Hall of Flame

Museum of Firefighting


Graphic Objects


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The Hall's collection of graphic materials includes lithographs, prints, engravings, paintings, and photographs of a wide variety of subject material.

There are many Currier and Ives lithographs, including the "Life of a Fireman" series, as well as lithographs of fire engines and famous fires.

We have dozens of prints and engravings from Harper's Magazine, the Scientific American, Leslie's Magazine, and similar publications. 

The majority of the graphics collection, however, consists of photographs. We have a number of apparatus photographs by manufacturers like Obenchain Boyer and Prospect, but the majority of the photographs belong to four collections:

The Chicago Newspaper Collection, the Moon Mullins Collection, the O'Meara Collection, and the New London Fire Museum Collection.




Currier and Ives Life of a Fireman - Night Alarm

Currier and Ives Life of a Fireman - "The Race"

Currier and Ives Life of a Fireman - At the Fire

Currier and Ives Life of a Fireman - The Ruins.

Currier and Ives Life of a Fireman - The New Era

The Metropolitan System



The Chicago Collection

The Chicago Collection includes about 50,000 negatives in 4x5 format, taken by a number of Chicago newspaper photographers between 1920 and 1980. About 150 have been printed, but the rest are in negative format only. each photograph is described and dated.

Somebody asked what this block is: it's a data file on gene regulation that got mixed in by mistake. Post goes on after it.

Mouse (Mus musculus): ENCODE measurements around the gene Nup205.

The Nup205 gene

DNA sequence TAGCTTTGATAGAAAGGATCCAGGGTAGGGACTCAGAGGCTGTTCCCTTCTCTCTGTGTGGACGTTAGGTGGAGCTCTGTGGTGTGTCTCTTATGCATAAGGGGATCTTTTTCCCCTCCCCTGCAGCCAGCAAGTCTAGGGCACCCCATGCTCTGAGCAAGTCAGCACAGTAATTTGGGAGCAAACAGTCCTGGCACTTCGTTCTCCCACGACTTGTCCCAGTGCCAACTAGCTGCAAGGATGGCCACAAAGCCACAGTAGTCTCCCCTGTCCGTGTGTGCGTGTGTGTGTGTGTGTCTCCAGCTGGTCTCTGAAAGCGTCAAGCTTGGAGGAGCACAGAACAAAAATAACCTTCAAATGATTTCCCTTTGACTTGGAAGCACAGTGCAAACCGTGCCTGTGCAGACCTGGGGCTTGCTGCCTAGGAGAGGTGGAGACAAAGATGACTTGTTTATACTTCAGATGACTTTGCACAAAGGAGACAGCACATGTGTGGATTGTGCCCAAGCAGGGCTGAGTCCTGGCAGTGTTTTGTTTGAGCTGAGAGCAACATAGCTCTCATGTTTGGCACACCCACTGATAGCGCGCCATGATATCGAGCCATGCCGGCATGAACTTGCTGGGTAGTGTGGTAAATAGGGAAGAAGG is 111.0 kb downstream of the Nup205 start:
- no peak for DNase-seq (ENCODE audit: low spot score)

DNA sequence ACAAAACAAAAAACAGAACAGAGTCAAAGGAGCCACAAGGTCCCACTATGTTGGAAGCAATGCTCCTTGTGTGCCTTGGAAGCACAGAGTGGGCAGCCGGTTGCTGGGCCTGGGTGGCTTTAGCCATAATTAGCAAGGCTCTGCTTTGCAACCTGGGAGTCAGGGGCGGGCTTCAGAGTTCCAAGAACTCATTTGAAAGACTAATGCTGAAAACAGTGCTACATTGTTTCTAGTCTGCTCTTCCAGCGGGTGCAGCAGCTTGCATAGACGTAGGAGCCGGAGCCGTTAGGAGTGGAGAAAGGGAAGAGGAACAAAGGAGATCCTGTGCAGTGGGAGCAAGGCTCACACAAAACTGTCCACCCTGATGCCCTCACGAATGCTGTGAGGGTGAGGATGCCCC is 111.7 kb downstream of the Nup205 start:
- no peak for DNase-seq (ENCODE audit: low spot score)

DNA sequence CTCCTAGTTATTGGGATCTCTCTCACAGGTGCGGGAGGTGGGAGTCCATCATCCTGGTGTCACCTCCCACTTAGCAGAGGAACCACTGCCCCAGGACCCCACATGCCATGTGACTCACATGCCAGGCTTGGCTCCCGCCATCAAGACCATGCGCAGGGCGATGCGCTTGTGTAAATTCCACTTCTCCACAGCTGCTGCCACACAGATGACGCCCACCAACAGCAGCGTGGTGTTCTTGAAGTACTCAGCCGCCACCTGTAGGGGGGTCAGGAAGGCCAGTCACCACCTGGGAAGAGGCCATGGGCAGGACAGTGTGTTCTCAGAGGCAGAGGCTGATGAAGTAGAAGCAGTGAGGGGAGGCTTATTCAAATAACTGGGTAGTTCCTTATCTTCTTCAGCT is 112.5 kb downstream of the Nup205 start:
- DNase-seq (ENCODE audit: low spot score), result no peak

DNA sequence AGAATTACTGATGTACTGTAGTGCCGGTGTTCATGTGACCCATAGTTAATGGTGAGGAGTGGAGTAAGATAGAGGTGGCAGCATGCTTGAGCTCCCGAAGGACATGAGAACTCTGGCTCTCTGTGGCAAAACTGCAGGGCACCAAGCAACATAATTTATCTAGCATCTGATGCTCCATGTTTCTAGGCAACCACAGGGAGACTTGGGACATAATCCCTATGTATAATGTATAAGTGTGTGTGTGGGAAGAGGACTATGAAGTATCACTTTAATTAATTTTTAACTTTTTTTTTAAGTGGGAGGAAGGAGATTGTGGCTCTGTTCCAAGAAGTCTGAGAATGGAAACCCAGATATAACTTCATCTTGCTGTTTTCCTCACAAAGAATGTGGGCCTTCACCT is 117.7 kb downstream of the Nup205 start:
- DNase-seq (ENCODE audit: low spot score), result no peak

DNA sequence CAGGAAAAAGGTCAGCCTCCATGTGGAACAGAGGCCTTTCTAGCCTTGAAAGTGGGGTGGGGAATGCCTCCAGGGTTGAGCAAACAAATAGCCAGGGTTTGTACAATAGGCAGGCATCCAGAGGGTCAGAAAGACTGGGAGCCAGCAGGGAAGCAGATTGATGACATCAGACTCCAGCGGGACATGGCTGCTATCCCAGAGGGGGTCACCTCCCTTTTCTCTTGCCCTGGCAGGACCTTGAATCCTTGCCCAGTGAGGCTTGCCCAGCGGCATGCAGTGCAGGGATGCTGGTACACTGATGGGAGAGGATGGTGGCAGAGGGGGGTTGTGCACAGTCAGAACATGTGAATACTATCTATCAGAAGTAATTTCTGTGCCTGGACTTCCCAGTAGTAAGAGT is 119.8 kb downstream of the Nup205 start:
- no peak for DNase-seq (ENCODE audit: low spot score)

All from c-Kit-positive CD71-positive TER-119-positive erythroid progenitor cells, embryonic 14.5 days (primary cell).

Most are in excellent condition. the subjects range from firemen at leisure in firehouses to raging fires and terrible scenes of injury from fires. 


The negatives have been placed in storage, but are not yet fully catalogued. 

In the summer of 2003 museum volunteer Francis Cooper began the process of creating a database of these photographs so that they can be searched by subject and date.  The database includes a scanned image of one photo from each event.  To date about 500 events have been catalogued, representing over 4,000 photos.  A few samples are included below this text.

From the Chicago Collection: "Ice covered fire engine at 1136 W. 35th St. (36th & Morgan), on February 4, 1947." The rig is an Ahrens-Fox Model N, of which the Chicago Fire Department had a considerable number. The charged hoses show that despite the cold the Fox was doing its job.

A wrecked American La France damaged on a run on November 24, 1947 Fireman Walter Davenport carries Fritz to safety at a fire at 15 South Roosevelt St., March 8, 1958

Grain elevator fire.  October 30, 1945


Lieutenant Jerry McElligott carries a two year old baby to safety from a fire at 221 South Ashland on November 13, 1956
Three firemen struggle to open a  frozen hydrant at a fire at 214 North La Crosse. December 18, 1946.

New and old.  1947 Mack pumper at left, with a 1920s vintage American La France at right.